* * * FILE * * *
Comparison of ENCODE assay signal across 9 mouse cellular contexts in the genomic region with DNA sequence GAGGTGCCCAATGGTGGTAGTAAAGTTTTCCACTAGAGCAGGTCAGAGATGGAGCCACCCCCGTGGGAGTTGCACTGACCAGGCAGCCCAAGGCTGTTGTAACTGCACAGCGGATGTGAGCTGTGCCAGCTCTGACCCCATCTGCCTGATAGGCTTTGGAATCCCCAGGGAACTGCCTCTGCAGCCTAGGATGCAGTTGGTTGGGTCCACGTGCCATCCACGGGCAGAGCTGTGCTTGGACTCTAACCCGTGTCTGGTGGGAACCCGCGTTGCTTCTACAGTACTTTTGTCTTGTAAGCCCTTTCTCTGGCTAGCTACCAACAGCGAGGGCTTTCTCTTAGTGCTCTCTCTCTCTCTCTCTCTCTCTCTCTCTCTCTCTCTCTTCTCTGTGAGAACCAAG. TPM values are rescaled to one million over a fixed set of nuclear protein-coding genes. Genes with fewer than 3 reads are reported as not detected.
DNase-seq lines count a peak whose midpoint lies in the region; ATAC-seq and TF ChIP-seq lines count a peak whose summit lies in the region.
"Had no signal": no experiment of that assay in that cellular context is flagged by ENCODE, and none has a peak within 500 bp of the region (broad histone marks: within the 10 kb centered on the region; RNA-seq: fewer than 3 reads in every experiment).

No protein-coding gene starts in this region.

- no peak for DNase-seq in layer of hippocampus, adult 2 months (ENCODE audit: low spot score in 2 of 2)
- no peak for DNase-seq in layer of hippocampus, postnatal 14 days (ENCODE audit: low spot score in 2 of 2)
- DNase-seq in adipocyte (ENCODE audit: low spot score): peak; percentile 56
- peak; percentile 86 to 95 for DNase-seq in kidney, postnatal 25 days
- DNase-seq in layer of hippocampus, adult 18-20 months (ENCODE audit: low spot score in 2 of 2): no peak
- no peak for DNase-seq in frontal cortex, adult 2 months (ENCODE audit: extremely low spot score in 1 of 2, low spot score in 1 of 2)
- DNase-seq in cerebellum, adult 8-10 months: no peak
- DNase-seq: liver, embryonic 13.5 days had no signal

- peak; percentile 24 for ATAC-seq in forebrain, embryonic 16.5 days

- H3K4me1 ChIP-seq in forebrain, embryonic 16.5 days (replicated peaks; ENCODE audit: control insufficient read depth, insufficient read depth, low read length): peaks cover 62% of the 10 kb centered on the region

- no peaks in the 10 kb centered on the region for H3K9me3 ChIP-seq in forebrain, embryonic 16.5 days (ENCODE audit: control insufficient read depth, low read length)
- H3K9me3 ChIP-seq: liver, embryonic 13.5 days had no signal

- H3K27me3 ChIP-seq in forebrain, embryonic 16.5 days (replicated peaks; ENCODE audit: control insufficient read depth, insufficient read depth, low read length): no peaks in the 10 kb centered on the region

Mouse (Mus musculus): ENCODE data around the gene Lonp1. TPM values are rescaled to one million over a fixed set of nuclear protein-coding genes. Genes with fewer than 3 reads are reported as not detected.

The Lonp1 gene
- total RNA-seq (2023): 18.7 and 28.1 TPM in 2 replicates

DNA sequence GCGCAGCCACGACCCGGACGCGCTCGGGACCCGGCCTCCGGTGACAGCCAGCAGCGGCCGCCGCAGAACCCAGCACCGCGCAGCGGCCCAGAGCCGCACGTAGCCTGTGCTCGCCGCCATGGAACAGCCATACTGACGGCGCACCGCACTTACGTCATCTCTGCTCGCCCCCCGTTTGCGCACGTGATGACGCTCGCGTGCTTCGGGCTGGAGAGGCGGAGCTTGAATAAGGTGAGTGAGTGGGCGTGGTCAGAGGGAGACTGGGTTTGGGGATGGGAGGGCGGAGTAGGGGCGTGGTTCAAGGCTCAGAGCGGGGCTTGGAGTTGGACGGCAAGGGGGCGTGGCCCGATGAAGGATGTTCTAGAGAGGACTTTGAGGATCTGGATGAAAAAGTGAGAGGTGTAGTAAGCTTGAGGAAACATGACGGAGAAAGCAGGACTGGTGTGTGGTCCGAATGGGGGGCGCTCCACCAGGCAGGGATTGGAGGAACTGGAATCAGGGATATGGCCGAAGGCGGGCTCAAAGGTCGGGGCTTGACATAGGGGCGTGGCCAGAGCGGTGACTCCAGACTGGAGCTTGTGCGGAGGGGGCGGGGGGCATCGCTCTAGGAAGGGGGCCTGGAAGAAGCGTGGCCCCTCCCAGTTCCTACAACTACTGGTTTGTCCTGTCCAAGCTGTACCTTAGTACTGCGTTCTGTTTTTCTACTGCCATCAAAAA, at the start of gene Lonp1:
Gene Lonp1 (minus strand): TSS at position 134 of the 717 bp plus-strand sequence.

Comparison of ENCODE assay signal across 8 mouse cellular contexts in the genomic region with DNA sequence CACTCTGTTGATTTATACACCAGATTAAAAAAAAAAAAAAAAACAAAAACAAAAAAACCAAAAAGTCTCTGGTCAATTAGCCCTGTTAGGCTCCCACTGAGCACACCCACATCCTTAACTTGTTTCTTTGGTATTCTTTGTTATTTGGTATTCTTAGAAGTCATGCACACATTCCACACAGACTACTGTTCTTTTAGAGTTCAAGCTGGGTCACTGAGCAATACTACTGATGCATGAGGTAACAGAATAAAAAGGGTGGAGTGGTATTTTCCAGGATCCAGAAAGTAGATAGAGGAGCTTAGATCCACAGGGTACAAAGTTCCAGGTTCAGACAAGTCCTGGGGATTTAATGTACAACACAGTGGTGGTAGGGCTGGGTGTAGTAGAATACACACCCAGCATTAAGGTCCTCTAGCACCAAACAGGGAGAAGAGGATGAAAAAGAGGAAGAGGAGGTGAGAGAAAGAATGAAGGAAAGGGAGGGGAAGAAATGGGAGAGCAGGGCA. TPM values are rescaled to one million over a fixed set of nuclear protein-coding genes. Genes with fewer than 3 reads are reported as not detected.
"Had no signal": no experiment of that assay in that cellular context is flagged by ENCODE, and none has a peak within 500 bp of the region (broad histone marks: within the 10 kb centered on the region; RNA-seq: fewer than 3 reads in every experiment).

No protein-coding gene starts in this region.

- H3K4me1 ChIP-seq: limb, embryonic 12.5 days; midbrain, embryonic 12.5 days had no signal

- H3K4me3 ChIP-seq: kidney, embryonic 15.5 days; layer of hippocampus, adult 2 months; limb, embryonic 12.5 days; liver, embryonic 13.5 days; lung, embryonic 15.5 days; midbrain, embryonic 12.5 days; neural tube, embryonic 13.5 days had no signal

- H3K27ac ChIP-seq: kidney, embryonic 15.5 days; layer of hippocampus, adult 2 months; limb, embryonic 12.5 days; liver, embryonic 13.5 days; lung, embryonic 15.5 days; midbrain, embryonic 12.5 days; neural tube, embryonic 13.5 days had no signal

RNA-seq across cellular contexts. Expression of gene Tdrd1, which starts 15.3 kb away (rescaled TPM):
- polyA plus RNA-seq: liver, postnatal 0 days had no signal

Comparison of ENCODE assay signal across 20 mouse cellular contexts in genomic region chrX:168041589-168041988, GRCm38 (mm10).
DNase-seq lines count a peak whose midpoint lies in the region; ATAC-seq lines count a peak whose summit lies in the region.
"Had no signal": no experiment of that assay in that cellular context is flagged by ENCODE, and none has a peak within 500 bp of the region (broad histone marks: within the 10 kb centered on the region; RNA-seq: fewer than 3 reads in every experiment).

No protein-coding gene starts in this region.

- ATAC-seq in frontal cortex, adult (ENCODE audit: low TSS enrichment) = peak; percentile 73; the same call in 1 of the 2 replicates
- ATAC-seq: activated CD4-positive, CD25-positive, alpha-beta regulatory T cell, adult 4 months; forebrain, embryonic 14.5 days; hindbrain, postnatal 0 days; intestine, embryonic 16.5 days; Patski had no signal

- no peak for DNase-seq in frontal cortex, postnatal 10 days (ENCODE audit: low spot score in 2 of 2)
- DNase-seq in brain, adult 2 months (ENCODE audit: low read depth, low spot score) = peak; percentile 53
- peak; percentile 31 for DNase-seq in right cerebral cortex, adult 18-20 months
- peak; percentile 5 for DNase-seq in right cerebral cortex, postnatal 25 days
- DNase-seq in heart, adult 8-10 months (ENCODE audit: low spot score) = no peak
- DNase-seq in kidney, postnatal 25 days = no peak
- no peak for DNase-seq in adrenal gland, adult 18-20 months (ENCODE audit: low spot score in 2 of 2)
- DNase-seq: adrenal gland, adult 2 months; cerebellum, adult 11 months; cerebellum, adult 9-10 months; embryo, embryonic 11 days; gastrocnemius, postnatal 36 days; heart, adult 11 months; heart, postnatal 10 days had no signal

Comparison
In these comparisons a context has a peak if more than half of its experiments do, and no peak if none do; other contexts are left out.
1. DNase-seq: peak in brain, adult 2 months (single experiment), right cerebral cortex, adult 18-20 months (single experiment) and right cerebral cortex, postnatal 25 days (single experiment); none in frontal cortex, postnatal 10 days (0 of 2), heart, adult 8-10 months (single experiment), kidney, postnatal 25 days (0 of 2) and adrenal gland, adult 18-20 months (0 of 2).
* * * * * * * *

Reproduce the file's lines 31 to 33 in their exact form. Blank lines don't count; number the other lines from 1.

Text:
Comparison of ENCODE assay signal across 20 mouse cellular contexts in genomic region chrX:168041589-168041988, GRCm38 (mm10).
DNase-seq lines count a peak whose midpoint lies in the region; ATAC-seq lines count a peak whose summit lies in the region.
"Had no signal": no experiment of that assay in that cellular context is flagged by ENCODE, and none has a peak within 500 bp of the region (broad histone marks: within the 10 kb centered on the region; RNA-seq: fewer than 3 reads in every experiment).